The Baltimore Holocaust Memorial on Lombard Street. Photo by Bill Badzo/Flickr Creative Commons.

A project co-led by a Baltimore genealogist is helping reunite families separated by the Holocaust, and will host an event Sunday in Baltimore.

The Center for Jewish History (CJH) is offering a behind-the-scenes look at a compelling reunification project that brings Holocaust survivors and their descendants together with relatives they thought they lost, and even some they didn’t know they had.

The event will take place Sunday, April 2, at 2 p.m. at the Bolton Street Synagogue, located at 212 West Cold Spring Lane in Baltimore. The program is “pay as you wish,” meaning it is free, and donations are optional, tax-deductible, and deeply appreciated.

The program, “Reunited and It Feels so Good: The DNA Reunion Project at the Center for Jewish History” features Baltimore genealogist Jennifer Mendelsohn, who is co-founder of the project. The CJH officials say it’s a first-of-its-kind program, seeking to “leverage the power of DNA to reunite families separated by the Holocaust by providing free commercial DNA tests.”

Attendees will hear stories of how the program helped orchestrate the reunification of families torn apart by the Holocaust, “including how DNA identified the unknown parents of two orphaned child survivors and how a 95-year-old survivor was reunited with first cousins more than 70 years after the war.”

Mendelsohn is an internationally recognized genealogist, and she was recognized by Baltimore Magazine as a “GameChanger” in February 2023.

The project provides free DNA kits to survivors and their children and serves as a centralized resource for Holocaust survivors to access a genetic genealogical consultation at no cost to them.  Complex cases may involve finding hidden children, unknown parent cases, or non-Jews learning of their hidden Jewish history from having their DNA tested.

Ancestry, the world’s largest for-profit genealogy company, donated 2,500 DNA kits to be used for the project.

The DNA Reunion Project was launched by the Center for Jewish History in November 2022. Mendelsohn and her co-founder, Dr. Adina Newman, are Ashkenazi Jewish genetic genealogy specialists, well-known for their impressive track record for solving complex cases. They work with librarians at the CJH’s Ackman & Ziff Family Genealogy Institute.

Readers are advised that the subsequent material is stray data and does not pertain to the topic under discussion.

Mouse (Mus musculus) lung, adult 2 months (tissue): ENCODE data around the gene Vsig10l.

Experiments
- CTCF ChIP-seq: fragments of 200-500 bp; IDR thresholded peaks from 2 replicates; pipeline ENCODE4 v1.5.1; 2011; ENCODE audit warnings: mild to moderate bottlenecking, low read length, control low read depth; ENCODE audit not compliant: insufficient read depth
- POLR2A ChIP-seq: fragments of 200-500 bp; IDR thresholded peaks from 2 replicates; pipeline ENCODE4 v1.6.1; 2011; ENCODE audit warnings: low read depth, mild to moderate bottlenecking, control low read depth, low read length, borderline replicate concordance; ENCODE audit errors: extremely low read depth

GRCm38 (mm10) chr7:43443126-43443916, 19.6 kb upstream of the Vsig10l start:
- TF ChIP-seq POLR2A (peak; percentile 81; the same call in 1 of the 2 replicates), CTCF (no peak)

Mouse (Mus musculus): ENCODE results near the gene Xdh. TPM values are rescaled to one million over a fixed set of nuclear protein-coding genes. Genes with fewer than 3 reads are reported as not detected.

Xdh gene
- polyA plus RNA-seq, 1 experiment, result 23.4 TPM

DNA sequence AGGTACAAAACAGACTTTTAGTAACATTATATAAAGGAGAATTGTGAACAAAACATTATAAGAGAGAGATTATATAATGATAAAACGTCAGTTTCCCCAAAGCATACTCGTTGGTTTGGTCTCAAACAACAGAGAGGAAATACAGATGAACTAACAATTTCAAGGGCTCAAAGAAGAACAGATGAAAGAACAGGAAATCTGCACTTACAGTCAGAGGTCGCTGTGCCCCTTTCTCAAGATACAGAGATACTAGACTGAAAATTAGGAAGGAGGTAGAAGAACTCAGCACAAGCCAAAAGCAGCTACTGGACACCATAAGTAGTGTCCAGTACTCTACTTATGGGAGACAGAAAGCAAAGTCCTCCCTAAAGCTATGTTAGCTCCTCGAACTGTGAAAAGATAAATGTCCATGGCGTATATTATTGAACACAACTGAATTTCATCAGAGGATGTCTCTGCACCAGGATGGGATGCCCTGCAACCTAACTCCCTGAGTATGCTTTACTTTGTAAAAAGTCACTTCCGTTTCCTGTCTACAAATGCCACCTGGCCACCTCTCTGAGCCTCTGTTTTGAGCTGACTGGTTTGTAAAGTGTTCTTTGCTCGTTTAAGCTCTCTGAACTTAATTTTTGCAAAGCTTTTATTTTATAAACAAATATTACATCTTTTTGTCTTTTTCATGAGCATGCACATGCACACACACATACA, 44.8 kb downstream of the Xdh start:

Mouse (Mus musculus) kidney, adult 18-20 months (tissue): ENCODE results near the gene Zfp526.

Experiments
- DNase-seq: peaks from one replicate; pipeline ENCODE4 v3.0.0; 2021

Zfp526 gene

According to the Times of Israel, Newman hopes the program motivates people to “dig in to reclaim their family stories.”

“We want to empower people with the tools to find closure about the fates of their family members while they can,” Newman said. “Too many people mistakenly think there’s no point in searching, but there really still is information to be found.”

“Part of our goal is to raise awareness of how valuable DNA testing and genealogical research in general can be for Jewish families,” Mendelsohn said.

It certainly was and continues to be for 80-year old Jackie Young. An orphaned infant in the Terezin concentration camp, he survived and was kept safe for three years there. Adopted by a Jewish family in London after the war, he spent his life haunted by his history and the possibilities that he’d survived because his father may have been a Nazi guard.

BBC’s “DNA Family Secrets” helped him learn the truth about his heritage, assuring him he was Jewish. Partnering with Mendelsohn and Newman and the DNA Reunion Project helped him complete the picture, as they were able to figure out who his father was and reunite him with his first cousin once removed.

Time is of the essence, though, as Holocaust survivors continue to age.

Mendelsohn told the Times of Israel,  “Genetic genealogy can be an incredibly powerful tool for making family connections when the paper trail has been disrupted, but many people aren’t even aware that it can be used that way. They think DNA testing is just about the ethnicity pie charts.”

But it’s so much more, she said. There is so much information to be learned, stories that can be told through DNA, family connections that can be made.

Getting the word out about the project takes a multi-pronged approach. While Mendelsohn calls Baltimore home, Newman is in Massachusetts, and the CJH is based in New York. There has been international media coverage. They’re also using direct mail, in-person events like the one on Sunday, webinars, social media, conferences, and stories have been written about the project all over the world.

Ken Engel leads a group in Minnesota for the children of Holocaust survivors and is doing his part to spread the word among them and elsewhere about the DNA Reunion Project.

“This is an important effort,” Engel said. “It may reveal and disclose wonderful information for them that they never knew about, may make them feel more settled or more connected to the past.”

A large, thriving Jewish community calls Baltimore home. According to a Brandeis 2020 study, Baltimore’s Jewish community comprises approximately 46,700 households that are home to more than 115,000 people many of whom have long, generational Baltimore ties. Nearly half (45%) of the adults in the study were raised in Baltimore.

Mendelsohn hopes they learn more about their own history through the science and poignant power of the DNA Reunion Project.